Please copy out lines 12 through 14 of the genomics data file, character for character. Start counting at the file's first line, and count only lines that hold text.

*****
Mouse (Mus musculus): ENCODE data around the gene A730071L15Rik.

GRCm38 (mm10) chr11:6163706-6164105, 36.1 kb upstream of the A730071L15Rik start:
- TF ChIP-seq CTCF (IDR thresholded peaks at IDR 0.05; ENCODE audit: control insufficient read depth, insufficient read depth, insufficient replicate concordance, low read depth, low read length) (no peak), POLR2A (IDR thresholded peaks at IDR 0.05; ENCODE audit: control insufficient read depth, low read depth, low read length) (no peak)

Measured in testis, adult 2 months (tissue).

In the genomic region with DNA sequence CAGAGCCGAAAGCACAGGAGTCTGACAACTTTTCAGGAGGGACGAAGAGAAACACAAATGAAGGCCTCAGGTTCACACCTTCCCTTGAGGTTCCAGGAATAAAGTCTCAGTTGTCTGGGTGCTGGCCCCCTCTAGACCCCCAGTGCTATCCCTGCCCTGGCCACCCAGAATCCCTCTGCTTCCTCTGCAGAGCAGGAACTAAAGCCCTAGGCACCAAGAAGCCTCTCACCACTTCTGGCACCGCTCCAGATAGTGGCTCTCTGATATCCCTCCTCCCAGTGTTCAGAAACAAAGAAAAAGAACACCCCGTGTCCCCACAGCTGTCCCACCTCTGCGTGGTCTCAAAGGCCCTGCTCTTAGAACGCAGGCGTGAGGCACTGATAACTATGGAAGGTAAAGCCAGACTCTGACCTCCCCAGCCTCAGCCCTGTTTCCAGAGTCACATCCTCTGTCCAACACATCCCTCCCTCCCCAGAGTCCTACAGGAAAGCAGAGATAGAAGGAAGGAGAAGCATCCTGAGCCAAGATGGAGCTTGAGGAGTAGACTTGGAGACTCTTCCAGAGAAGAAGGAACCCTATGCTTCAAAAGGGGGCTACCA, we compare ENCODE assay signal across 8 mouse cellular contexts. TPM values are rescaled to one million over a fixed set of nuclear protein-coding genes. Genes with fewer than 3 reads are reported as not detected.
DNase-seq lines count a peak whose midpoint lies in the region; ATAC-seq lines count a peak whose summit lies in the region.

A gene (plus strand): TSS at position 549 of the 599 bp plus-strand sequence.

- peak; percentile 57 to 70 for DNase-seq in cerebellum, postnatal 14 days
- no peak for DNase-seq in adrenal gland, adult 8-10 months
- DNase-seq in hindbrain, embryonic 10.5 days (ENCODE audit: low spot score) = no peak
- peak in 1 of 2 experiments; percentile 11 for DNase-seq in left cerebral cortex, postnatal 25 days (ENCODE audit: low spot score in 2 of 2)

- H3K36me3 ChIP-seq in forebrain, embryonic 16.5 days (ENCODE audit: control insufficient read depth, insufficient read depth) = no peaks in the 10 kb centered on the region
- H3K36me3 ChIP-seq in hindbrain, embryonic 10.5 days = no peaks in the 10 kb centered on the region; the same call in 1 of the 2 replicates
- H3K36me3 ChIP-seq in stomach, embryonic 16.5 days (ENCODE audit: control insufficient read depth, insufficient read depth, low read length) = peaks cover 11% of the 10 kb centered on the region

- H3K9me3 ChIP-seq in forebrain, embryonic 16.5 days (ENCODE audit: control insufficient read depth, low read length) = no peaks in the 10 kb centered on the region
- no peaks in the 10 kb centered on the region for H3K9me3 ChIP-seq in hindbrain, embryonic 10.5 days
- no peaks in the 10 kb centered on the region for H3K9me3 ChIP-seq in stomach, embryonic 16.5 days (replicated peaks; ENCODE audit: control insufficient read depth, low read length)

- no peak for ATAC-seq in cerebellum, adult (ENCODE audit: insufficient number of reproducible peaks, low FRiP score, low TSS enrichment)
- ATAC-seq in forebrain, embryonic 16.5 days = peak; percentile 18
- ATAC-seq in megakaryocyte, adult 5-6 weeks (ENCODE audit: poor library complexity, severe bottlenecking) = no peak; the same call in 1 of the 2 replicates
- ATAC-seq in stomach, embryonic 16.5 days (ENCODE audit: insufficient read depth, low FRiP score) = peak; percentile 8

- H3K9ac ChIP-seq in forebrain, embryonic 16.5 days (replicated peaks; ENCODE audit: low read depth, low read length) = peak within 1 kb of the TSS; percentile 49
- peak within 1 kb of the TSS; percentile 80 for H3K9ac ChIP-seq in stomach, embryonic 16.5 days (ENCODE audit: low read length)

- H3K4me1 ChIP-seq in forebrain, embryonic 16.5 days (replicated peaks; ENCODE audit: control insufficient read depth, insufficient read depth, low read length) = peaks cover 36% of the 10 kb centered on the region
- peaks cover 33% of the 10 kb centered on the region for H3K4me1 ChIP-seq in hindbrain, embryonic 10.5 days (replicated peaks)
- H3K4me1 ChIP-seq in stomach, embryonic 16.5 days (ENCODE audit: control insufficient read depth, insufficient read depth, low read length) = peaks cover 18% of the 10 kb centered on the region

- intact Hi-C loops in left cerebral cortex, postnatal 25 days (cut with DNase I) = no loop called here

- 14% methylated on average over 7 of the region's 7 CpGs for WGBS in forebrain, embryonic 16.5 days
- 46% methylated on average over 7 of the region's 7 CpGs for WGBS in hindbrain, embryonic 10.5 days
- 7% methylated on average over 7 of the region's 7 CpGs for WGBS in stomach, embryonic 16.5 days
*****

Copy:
- H3K36me3 ChIP-seq in forebrain, embryonic 16.5 days (ENCODE audit: control insufficient read depth, insufficient read depth) = no peaks in the 10 kb centered on the region
- H3K36me3 ChIP-seq in hindbrain, embryonic 10.5 days = no peaks in the 10 kb centered on the region; the same call in 1 of the 2 replicates
- H3K36me3 ChIP-seq in stomach, embryonic 16.5 days (ENCODE audit: control insufficient read depth, insufficient read depth, low read length) = peaks cover 11% of the 10 kb centered on the region